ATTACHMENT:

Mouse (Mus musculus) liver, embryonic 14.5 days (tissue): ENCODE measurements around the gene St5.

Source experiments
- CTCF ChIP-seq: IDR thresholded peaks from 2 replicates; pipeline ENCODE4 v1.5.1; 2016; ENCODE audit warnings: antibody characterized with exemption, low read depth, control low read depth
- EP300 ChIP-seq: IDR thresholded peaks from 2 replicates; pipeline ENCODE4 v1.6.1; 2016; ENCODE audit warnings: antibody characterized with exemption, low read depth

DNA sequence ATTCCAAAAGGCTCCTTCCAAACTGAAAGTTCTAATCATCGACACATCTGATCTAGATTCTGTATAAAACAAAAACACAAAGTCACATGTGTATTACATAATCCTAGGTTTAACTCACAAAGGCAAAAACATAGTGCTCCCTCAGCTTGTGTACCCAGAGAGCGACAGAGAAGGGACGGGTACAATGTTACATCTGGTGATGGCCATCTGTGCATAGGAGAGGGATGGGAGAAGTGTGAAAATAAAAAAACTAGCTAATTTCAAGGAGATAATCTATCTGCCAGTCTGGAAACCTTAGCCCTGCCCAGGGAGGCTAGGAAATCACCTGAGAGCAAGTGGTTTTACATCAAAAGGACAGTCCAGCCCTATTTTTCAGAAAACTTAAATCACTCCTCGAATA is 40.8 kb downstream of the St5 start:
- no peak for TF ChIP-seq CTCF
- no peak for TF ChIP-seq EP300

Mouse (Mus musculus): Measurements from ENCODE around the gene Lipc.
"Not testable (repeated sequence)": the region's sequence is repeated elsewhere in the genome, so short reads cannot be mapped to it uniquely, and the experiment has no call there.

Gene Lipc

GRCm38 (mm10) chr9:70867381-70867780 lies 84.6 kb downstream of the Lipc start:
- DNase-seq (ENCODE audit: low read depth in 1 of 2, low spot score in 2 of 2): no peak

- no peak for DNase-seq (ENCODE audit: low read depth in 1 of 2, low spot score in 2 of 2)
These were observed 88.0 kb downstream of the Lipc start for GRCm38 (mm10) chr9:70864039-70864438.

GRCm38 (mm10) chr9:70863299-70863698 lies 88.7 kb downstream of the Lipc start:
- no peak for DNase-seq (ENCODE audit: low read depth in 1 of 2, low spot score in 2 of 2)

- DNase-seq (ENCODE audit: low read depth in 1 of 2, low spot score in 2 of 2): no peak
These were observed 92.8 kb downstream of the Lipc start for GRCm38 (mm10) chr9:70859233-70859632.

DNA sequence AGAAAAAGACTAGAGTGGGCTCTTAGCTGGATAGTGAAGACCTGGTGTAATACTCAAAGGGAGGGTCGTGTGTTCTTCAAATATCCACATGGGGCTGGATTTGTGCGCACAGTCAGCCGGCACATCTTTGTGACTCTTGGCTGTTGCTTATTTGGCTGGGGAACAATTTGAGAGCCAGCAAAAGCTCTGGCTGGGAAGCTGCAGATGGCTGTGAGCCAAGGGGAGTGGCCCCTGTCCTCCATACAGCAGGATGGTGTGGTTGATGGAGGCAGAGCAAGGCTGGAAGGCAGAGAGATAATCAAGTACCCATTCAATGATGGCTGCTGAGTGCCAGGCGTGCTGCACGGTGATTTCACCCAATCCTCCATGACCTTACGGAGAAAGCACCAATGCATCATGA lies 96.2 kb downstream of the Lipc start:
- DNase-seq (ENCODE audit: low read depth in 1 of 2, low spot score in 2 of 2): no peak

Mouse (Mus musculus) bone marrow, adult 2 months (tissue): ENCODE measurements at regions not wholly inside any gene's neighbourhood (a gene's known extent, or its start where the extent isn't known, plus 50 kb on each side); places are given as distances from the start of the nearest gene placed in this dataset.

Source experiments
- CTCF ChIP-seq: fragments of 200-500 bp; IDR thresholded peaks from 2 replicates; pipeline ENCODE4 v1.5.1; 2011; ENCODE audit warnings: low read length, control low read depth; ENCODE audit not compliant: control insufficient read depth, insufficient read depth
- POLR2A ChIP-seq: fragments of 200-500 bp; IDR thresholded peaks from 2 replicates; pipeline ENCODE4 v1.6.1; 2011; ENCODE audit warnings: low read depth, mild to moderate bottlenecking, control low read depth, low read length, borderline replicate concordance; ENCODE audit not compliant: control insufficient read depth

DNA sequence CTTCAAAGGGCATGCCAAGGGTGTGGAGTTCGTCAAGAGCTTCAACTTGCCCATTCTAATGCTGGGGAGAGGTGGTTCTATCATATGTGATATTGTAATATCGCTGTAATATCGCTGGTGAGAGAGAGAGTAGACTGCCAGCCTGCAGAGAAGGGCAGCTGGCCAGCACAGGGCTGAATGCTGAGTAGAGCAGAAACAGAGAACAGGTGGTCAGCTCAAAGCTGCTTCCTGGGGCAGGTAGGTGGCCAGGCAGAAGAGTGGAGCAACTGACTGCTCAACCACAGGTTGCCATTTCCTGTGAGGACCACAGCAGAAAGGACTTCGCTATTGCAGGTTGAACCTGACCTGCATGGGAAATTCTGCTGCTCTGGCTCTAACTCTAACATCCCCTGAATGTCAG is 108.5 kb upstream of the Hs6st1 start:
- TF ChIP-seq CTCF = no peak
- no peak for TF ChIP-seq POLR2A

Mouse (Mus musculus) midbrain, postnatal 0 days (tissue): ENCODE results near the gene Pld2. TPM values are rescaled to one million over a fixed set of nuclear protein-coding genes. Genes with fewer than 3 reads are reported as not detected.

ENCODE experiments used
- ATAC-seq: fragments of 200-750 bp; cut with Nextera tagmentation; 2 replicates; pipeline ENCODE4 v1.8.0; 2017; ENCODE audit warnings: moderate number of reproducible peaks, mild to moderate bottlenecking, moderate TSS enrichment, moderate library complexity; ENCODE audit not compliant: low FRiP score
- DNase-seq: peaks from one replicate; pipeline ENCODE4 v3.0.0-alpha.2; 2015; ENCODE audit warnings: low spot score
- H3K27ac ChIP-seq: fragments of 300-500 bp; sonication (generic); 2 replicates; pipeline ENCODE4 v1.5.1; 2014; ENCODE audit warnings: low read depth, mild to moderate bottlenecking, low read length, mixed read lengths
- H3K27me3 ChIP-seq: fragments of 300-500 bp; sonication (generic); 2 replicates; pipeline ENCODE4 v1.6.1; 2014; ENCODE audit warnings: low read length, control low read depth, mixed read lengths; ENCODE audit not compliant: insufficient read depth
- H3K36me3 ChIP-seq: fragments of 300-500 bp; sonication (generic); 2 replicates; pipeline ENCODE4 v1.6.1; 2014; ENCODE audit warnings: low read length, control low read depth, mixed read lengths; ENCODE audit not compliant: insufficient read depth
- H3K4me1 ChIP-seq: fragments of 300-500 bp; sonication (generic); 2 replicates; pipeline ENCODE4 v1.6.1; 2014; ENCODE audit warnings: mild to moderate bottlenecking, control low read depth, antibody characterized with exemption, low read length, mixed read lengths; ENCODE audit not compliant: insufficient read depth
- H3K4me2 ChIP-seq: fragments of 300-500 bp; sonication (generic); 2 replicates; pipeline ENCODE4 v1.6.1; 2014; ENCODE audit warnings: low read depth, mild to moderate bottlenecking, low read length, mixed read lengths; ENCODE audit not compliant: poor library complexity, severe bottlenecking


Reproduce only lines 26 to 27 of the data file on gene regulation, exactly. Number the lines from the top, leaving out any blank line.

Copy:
- TF ChIP-seq CTCF = no peak
- no peak for TF ChIP-seq POLR2A